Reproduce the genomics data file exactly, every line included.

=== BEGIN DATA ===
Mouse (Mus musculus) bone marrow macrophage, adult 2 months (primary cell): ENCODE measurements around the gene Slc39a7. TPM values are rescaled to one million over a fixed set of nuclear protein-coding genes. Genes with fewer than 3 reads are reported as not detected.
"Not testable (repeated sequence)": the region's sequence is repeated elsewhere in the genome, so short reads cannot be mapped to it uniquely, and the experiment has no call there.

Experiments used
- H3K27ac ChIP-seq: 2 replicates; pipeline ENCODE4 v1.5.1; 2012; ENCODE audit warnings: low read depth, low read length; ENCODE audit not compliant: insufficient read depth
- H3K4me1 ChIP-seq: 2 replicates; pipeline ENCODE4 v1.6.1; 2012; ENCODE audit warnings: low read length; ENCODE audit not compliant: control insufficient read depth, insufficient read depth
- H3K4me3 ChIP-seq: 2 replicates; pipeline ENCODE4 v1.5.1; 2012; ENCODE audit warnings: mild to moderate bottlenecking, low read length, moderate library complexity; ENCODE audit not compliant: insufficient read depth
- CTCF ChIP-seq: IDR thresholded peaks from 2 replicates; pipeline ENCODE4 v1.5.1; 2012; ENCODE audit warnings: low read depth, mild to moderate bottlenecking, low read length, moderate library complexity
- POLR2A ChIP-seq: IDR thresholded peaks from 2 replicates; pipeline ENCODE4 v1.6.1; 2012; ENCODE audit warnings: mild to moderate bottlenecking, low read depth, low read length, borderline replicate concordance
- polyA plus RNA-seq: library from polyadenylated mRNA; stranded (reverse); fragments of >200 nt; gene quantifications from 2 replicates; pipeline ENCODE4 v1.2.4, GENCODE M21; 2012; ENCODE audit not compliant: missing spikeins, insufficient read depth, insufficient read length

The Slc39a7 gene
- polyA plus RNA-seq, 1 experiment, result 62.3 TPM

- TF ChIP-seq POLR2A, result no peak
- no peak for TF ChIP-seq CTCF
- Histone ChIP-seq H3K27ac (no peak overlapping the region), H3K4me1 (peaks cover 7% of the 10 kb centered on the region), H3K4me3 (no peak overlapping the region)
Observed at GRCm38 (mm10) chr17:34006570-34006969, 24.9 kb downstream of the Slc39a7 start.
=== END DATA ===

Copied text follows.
Mouse (Mus musculus) bone marrow macrophage, adult 2 months (primary cell): ENCODE measurements around the gene Slc39a7. TPM values are rescaled to one million over a fixed set of nuclear protein-coding genes. Genes with fewer than 3 reads are reported as not detected.
"Not testable (repeated sequence)": the region's sequence is repeated elsewhere in the genome, so short reads cannot be mapped to it uniquely, and the experiment has no call there.

Experiments used
- H3K27ac ChIP-seq: 2 replicates; pipeline ENCODE4 v1.5.1; 2012; ENCODE audit warnings: low read depth, low read length; ENCODE audit not compliant: insufficient read depth
- H3K4me1 ChIP-seq: 2 replicates; pipeline ENCODE4 v1.6.1; 2012; ENCODE audit warnings: low read length; ENCODE audit not compliant: control insufficient read depth, insufficient read depth
- H3K4me3 ChIP-seq: 2 replicates; pipeline ENCODE4 v1.5.1; 2012; ENCODE audit warnings: mild to moderate bottlenecking, low read length, moderate library complexity; ENCODE audit not compliant: insufficient read depth
- CTCF ChIP-seq: IDR thresholded peaks from 2 replicates; pipeline ENCODE4 v1.5.1; 2012; ENCODE audit warnings: low read depth, mild to moderate bottlenecking, low read length, moderate library complexity
- POLR2A ChIP-seq: IDR thresholded peaks from 2 replicates; pipeline ENCODE4 v1.6.1; 2012; ENCODE audit warnings: mild to moderate bottlenecking, low read depth, low read length, borderline replicate concordance
- polyA plus RNA-seq: library from polyadenylated mRNA; stranded (reverse); fragments of >200 nt; gene quantifications from 2 replicates; pipeline ENCODE4 v1.2.4, GENCODE M21; 2012; ENCODE audit not compliant: missing spikeins, insufficient read depth, insufficient read length

The Slc39a7 gene
- polyA plus RNA-seq, 1 experiment, result 62.3 TPM

- TF ChIP-seq POLR2A, result no peak
- no peak for TF ChIP-seq CTCF
- Histone ChIP-seq H3K27ac (no peak overlapping the region), H3K4me1 (peaks cover 7% of the 10 kb centered on the region), H3K4me3 (no peak overlapping the region)
Observed at GRCm38 (mm10) chr17:34006570-34006969, 24.9 kb downstream of the Slc39a7 start.